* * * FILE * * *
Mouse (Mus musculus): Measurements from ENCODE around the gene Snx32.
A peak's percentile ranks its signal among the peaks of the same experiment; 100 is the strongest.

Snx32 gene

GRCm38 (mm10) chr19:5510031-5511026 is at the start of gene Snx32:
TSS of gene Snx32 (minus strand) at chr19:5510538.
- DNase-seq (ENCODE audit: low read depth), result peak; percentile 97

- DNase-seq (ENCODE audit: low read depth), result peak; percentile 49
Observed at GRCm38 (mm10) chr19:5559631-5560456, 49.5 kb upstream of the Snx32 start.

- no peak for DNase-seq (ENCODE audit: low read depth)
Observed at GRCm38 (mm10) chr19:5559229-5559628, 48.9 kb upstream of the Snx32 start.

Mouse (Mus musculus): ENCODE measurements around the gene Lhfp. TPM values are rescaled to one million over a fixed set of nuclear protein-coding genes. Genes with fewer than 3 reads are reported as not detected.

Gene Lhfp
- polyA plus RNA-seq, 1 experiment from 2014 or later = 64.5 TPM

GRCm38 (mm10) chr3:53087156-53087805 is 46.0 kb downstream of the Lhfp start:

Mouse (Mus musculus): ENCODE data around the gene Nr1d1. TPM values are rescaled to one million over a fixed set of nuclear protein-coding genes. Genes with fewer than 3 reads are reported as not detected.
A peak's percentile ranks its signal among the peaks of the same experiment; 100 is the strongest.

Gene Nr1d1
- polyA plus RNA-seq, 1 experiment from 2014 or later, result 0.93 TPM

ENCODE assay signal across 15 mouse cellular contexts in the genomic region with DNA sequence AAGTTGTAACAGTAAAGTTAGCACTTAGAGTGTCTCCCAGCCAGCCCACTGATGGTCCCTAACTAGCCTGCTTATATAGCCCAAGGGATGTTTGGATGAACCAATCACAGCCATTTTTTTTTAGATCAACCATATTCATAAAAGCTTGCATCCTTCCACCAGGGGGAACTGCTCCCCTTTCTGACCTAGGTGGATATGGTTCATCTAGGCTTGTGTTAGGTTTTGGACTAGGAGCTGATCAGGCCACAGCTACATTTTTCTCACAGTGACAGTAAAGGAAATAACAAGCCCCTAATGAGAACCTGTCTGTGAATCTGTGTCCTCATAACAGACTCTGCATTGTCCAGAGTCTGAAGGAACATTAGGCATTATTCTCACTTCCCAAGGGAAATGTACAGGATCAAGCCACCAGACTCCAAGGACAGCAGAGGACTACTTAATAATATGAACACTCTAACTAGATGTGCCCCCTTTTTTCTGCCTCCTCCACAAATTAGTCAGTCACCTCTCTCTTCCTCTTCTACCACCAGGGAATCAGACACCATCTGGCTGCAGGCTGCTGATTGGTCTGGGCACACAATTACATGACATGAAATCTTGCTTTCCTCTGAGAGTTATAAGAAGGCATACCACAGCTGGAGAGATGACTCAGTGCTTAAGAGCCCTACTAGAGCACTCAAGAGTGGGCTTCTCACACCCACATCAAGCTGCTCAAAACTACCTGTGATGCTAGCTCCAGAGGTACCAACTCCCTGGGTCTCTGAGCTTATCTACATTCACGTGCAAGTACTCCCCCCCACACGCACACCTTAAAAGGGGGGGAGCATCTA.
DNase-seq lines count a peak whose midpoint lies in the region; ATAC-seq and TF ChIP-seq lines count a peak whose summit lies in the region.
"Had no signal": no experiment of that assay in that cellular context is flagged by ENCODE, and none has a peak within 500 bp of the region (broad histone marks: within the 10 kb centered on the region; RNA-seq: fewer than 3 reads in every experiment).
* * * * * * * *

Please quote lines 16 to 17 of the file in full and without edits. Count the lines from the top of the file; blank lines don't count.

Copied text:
A peak's percentile ranks its signal among the peaks of the same experiment; 100 is the strongest.

Gene Nr1d1